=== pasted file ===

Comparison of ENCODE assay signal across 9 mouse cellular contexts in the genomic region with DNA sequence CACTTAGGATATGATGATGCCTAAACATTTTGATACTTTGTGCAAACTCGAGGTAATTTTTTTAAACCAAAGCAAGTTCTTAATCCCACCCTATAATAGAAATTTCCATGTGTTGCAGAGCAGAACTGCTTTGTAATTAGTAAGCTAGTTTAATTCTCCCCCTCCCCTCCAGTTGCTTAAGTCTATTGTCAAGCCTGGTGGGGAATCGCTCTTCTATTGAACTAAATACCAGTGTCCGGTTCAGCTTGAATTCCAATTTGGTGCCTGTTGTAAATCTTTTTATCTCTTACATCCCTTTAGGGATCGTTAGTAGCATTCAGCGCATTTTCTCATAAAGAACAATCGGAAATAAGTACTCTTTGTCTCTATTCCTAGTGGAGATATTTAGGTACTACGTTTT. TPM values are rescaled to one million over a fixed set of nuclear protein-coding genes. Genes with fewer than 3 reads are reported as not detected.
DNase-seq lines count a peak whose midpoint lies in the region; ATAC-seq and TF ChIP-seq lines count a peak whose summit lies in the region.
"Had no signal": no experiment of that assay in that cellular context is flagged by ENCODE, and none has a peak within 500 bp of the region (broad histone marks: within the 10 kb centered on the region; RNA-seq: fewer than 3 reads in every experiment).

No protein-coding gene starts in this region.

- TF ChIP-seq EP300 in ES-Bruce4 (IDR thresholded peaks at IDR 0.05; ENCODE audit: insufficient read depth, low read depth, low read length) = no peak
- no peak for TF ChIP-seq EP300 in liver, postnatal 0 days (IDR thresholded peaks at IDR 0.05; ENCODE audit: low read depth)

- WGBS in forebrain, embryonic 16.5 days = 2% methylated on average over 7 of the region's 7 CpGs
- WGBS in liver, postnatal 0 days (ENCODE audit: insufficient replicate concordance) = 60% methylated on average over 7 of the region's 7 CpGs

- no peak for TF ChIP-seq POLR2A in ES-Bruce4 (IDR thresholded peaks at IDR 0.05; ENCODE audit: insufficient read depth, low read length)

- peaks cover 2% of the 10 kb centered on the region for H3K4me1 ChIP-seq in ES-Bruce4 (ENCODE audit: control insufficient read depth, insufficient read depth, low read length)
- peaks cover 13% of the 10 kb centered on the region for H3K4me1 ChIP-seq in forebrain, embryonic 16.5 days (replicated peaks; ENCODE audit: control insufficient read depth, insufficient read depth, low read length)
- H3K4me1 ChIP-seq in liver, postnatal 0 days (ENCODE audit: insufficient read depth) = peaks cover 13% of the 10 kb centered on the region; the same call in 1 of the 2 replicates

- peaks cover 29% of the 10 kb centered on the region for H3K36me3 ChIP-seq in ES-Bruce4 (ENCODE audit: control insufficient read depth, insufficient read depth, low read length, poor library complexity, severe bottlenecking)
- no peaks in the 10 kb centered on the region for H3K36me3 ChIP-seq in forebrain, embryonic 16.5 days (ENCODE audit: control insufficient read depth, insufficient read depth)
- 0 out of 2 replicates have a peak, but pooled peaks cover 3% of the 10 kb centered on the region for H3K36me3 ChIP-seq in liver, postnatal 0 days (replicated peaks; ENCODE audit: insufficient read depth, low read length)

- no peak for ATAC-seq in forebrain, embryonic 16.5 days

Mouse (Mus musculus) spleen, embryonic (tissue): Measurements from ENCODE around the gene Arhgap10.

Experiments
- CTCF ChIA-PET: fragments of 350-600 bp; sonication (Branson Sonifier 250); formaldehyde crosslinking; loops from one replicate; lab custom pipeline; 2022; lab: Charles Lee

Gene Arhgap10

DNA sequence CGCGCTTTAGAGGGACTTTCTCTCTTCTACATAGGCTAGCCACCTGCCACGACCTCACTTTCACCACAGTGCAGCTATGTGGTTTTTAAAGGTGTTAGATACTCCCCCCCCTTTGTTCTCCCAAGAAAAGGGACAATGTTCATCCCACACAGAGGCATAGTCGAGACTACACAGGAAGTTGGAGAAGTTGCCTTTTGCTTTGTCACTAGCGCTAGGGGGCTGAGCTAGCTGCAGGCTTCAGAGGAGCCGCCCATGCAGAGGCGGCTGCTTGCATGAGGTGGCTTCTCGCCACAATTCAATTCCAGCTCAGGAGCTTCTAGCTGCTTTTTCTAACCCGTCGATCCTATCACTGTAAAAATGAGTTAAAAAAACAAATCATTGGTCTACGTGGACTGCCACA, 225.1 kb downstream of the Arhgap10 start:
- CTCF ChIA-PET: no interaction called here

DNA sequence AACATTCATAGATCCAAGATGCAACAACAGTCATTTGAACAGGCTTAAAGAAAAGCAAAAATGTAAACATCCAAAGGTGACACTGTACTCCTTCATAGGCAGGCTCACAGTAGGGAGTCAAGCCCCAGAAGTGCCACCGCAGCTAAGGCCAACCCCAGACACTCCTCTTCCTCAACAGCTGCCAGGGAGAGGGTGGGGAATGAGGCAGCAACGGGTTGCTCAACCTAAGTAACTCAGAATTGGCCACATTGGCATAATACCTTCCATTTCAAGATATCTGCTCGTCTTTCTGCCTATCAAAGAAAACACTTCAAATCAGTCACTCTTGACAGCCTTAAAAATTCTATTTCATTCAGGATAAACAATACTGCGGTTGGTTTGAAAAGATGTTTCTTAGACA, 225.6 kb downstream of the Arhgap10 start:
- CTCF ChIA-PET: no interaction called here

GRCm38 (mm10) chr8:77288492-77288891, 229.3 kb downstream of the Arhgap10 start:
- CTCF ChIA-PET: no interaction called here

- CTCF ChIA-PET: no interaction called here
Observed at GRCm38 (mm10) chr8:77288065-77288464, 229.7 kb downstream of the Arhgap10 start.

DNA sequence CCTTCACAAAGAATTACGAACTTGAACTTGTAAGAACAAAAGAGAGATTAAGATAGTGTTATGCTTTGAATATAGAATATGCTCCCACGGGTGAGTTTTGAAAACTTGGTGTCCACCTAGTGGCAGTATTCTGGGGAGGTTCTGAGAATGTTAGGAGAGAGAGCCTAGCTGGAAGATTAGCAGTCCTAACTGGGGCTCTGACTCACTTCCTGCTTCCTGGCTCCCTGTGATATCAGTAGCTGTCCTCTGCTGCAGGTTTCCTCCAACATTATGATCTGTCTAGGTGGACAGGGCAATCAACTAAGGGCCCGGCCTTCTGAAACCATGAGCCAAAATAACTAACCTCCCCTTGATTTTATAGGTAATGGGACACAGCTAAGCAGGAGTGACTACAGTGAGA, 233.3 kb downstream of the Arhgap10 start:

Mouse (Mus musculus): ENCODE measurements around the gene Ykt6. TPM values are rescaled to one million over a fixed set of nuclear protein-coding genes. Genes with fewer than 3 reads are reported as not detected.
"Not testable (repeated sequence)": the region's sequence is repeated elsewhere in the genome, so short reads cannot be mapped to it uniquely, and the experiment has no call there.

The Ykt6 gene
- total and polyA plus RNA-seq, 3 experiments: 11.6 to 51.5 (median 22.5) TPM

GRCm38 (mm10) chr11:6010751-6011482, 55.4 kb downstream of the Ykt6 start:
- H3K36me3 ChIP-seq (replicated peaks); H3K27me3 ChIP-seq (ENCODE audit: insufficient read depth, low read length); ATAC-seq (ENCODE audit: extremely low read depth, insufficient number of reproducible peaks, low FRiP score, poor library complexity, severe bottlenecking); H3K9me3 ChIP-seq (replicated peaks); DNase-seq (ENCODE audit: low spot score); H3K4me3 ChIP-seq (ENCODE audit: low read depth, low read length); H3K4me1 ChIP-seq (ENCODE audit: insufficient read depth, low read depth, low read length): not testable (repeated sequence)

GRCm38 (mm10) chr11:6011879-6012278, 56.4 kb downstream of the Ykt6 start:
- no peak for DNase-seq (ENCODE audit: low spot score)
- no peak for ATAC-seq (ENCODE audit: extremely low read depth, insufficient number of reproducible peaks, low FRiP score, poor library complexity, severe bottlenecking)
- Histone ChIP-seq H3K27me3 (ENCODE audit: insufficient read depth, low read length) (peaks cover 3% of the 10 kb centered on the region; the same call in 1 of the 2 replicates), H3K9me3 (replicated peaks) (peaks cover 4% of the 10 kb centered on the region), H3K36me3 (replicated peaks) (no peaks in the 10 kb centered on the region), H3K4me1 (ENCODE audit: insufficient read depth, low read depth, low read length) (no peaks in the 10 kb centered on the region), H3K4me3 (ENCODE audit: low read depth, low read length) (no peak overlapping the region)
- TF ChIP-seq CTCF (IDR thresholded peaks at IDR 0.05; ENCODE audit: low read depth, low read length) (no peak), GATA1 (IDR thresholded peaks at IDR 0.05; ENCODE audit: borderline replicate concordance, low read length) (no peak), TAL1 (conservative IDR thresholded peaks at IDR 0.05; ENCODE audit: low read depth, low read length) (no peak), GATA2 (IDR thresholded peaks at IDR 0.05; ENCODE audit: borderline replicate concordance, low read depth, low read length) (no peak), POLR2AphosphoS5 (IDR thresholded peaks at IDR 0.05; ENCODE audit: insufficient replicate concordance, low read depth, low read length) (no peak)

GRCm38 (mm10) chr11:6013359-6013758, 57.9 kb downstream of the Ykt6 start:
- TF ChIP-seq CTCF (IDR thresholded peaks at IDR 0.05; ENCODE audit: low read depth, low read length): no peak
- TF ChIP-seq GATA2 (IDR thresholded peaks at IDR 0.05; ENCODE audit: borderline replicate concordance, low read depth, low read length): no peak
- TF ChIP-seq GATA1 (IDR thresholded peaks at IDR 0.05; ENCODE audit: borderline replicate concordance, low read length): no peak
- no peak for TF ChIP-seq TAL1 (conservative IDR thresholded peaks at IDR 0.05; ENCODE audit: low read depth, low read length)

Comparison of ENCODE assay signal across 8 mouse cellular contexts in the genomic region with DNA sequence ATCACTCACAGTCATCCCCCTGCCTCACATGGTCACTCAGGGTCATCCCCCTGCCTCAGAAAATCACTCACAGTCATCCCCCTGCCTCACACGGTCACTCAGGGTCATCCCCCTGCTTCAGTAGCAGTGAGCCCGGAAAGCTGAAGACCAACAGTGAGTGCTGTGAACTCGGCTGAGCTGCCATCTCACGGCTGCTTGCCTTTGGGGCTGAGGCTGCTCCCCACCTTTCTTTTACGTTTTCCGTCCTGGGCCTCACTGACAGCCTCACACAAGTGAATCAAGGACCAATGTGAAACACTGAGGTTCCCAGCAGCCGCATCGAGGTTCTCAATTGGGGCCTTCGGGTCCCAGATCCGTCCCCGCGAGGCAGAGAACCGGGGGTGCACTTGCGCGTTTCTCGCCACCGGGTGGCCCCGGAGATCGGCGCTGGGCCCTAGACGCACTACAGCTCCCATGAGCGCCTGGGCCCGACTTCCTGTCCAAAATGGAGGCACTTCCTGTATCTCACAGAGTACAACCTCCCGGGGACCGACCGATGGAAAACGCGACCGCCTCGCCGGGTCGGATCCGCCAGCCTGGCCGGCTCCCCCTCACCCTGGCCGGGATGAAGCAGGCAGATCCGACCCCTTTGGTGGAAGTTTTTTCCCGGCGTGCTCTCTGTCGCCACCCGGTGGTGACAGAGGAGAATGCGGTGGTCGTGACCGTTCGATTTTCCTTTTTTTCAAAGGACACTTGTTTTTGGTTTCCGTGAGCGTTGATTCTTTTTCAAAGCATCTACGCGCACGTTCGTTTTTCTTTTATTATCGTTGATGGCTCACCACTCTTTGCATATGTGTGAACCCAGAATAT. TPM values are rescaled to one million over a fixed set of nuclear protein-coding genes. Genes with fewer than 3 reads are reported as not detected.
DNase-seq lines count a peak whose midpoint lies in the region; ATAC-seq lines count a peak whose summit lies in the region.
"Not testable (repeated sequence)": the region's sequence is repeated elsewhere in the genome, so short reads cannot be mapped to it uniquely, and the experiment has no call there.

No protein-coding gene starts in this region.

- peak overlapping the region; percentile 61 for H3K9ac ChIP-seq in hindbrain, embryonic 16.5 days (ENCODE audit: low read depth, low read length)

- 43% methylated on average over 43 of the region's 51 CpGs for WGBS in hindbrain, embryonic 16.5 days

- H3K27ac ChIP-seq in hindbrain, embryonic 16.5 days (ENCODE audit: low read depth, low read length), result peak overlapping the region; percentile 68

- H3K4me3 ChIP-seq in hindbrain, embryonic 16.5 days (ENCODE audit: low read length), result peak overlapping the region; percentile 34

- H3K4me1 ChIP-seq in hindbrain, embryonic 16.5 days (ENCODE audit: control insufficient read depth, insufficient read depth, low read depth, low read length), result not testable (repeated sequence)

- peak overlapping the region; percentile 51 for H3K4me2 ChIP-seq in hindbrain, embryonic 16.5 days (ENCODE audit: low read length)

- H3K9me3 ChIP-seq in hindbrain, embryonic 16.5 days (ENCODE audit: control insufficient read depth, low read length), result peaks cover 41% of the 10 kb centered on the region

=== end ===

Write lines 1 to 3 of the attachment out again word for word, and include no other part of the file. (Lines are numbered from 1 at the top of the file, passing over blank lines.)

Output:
Comparison of ENCODE assay signal across 9 mouse cellular contexts in the genomic region with DNA sequence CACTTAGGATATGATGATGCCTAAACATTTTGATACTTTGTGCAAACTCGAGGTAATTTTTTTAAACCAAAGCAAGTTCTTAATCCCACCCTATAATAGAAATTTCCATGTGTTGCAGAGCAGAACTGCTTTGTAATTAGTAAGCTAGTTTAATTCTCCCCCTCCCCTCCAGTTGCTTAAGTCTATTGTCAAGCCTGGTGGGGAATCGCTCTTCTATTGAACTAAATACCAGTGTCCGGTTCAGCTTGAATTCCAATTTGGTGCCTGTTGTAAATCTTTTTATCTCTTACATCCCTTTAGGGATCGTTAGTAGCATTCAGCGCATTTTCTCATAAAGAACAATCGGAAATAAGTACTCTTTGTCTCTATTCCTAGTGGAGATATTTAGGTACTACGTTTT. TPM values are rescaled to one million over a fixed set of nuclear protein-coding genes. Genes with fewer than 3 reads are reported as not detected.
DNase-seq lines count a peak whose midpoint lies in the region; ATAC-seq and TF ChIP-seq lines count a peak whose summit lies in the region.
"Had no signal": no experiment of that assay in that cellular context is flagged by ENCODE, and none has a peak within 500 bp of the region (broad histone marks: within the 10 kb centered on the region; RNA-seq: fewer than 3 reads in every experiment).